Workflow analysis a critical but hidden step to EHRs

Despite the information-sharing benefits of an EHR, many physicians are reluctant to invest in this technology.


Despite the information-sharing benefits of an EHR, many physicians are reluctant to invest in this technology. Adopting EHRs requires significant human and capital resources. Compounding the decision is that physicians often do not have the technical background to assess the myriad of ambulatory EHRs and know what they're buying.

Another barrier to implementation isn't as obvious, but can be the most critical. Before implementing an EHR, the physician should analyze the business and clinical operations currently in place. This pre-analysis activity goes by several names, including “workflow analysis,” “current state analysis” or “process mapping.”

Some EHR vendors conduct workflow analysis as part of the implementation process. But it is in the practice's best interest to perform the pre-analysis beforehand. It's important to thoroughly understand how the practice operates in order to:

  • identify areas where the practice operates well and poorly,
  • guide the design of the future “ideal” practice,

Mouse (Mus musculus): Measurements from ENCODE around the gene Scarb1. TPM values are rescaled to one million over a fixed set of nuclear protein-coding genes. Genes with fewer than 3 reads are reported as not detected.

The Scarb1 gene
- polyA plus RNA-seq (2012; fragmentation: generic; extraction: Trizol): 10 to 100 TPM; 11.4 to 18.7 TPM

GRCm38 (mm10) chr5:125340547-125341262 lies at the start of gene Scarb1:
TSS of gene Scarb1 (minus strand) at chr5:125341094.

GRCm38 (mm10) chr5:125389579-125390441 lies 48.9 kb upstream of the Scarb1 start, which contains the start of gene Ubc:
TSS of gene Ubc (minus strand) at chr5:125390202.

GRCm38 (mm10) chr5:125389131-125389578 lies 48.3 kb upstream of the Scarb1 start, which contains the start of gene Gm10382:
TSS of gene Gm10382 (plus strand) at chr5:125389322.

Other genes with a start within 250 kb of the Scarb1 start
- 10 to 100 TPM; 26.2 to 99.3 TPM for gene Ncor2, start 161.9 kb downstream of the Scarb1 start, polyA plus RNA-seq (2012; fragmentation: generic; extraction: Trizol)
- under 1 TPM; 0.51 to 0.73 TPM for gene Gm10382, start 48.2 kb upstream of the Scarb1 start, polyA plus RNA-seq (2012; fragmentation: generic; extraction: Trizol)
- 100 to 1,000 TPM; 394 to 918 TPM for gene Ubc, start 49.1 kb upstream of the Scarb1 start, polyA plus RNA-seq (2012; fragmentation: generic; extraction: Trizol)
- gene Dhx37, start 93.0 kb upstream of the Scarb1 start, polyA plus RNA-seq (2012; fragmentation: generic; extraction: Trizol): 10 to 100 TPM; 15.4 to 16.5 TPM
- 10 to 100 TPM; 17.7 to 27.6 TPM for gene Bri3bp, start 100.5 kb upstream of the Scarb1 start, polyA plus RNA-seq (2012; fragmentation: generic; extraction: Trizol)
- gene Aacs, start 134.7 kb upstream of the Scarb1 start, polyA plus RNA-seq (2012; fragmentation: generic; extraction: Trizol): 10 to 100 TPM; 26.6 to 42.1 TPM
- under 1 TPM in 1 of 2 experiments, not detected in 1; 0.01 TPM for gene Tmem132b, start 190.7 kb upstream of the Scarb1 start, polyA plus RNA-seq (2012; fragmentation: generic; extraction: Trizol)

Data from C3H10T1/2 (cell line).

• provide the requirements for candidate EHRs, and
  • reduce risks in the selection and implementation process.

Practices are often not sure how to start the pre-analysis process. Two guidelines are “use what you have” and “engage all levels of staff.”

“Use what you have” includes any written guidelines already in place. These could be as simple as checklists, log books, sign-in sheets and message logs. Analyzing these tools will often lead to the development of rules to complete a particular task, such as prescription renewals, managing patient calls or writing referrals.

Engaging all level of staff is one key to successful workflow analysis. In a small practice, it is important to look at cross-trained personnel to capture any variation in how tasks are completed. In larger practices, focus should be on the actual staff performing a set of tasks. Consulting solely with a practice manager or supervisor often fails to provide the step-by-step detail that becomes transparent when interviewing the person who actually does the work. Also, gathering input from the entire staff fosters a team mentality that will be important for future phases of the EHR adoption process.

Understanding how a practice runs is an important step—the first one—to take in the EHR adoption process. Physicians who invest in this step will gain the greatest benefit from an EHR implementation. For more information on EHR adoption and workflow analysis, please visit here.